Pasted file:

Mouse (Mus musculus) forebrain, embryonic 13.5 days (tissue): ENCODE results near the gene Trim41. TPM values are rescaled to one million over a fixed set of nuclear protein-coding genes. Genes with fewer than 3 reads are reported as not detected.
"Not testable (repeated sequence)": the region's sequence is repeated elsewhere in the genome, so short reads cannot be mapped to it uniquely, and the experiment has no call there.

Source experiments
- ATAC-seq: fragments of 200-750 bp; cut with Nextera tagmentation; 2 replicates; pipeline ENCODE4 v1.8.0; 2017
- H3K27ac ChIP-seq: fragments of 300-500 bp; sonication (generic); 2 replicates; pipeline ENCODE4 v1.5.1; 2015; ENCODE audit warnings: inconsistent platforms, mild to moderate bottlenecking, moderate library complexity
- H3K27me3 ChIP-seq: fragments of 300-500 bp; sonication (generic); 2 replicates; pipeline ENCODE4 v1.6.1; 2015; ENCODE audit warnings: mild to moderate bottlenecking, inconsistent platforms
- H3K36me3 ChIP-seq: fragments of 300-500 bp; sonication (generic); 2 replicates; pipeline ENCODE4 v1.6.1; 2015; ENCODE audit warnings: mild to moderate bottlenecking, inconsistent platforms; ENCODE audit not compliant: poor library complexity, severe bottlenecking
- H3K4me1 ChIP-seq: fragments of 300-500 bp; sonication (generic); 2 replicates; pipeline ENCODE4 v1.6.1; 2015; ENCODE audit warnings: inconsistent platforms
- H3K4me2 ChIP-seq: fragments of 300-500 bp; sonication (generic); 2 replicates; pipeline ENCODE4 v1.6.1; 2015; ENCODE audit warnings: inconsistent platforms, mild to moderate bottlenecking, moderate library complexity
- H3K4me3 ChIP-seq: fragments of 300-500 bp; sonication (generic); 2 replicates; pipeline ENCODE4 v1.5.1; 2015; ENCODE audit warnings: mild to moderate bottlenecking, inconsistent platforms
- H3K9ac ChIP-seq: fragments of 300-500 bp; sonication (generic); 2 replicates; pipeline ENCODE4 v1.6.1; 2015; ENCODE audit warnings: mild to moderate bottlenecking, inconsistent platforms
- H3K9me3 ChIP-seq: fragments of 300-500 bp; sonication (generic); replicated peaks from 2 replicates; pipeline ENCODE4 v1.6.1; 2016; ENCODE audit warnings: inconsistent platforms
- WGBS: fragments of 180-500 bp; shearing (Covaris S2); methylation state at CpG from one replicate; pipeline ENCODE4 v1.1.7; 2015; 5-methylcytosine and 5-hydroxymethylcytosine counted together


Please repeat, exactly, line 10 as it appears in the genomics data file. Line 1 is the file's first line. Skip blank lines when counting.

- H3K4me3 ChIP-seq: fragments of 300-500 bp; sonication (generic); 2 replicates; pipeline ENCODE4 v1.5.1; 2015; ENCODE audit warnings: mild to moderate bottlenecking, inconsistent platforms